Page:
LANSING, Mich. (AP) — Michigan Attorney General Bill Schuette was sued Tuesday after his office rejected a public-records request for his and 20 staffers' private emails that a liberal advocacy group said were used to conduct government business over a six-year period.
Progress Michigan filed its lawsuit in the Court of Claims, nearly six months after the department largely denied the request by saying it did not possess the records. State employees who use personal email accounts to perform official functions are clearly creating public records subject to Michigan's Freedom of Information Act, according to the suit.
Progress Michigan said it learned through previous FOIA requests that the Republican attorney general and at least 12 other current or former employees had used their personal email accounts for official work. The suit cites a series of emails between May 2014 and May 2015 in which senior staff meetings, news conferences and media interviews were scheduled.
"For the attorney general to come back and say they don't exist and we don't possess them is simply not true," said Mark Brewer, the group's attorney. "We attached examples to the complaint of the fact that they do exist. So the question before the court is, 'Is the attorney general lying about whether they exist or not or were they improperly destroyed or what happened to these emails?'"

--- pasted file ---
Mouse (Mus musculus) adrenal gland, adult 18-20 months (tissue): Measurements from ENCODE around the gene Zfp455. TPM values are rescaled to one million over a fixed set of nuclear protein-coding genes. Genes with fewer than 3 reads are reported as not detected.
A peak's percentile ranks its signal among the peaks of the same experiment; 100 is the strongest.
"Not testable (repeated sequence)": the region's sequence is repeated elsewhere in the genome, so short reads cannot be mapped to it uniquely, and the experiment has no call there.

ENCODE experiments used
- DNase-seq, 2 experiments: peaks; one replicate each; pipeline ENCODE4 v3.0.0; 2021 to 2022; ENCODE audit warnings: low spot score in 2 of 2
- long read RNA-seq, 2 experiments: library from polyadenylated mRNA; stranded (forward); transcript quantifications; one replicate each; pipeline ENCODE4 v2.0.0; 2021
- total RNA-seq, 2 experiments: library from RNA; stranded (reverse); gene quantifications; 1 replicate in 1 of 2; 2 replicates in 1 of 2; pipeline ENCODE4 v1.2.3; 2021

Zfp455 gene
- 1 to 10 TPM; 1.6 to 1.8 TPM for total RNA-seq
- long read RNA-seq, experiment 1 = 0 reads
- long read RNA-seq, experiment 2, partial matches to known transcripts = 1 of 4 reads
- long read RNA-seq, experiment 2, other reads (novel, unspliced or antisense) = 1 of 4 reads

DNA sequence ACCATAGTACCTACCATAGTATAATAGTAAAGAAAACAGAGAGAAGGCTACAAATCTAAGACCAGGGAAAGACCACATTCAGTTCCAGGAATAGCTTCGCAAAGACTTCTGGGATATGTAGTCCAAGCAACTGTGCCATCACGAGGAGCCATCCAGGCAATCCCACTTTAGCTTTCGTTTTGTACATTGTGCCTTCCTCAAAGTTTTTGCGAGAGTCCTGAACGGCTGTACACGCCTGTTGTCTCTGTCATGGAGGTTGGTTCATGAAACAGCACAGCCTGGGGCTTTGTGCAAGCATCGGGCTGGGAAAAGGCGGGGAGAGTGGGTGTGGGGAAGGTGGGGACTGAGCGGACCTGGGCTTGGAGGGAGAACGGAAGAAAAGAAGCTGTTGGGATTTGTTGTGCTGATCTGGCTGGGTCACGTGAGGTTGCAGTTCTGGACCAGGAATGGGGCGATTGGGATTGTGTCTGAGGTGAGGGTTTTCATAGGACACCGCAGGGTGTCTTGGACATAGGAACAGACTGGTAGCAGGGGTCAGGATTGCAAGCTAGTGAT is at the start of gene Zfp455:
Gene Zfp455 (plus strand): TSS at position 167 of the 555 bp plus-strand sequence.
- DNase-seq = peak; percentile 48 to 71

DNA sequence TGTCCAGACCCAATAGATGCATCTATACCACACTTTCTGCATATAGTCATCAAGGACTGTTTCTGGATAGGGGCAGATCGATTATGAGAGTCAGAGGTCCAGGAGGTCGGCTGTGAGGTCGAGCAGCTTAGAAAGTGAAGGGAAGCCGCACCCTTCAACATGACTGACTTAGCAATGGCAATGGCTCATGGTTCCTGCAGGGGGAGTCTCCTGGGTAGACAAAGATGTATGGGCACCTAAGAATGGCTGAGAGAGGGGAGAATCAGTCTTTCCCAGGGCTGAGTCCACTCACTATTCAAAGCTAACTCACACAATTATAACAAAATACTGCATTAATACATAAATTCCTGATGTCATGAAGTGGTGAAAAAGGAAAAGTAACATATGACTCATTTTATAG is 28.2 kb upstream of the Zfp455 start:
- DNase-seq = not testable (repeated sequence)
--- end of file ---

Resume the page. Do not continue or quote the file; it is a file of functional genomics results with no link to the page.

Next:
Schuette spokeswoman Andrea Bitely said the suit was being reviewed. She declined to comment further on pending litigation.
The use of private email for government business has become more prominent nationally. Republicans frequently criticized Democratic presidential nominee Hillary Clinton's use of a private email server as secretary of state. Vice President Mike Pence more recently has come under scrutiny for using an AOL account to conduct state business when he was Indiana's governor.
When Republican Gov. Rick Snyder, whose office is exempt from Michigan's open-records law, voluntarily released thousands of pages of emails related to the Flint water crisis last year, some emails showed Snyder and his staff using their personal accounts.
Brewer said he was unaware of any Michigan court ruling specifically on the issue of government officials' having to disclose private emails that discuss official business.
"What's critical under the Freedom of Information Act is, 'Have you created a public record?'" he said. "The medium in which it's created is irrelevant."
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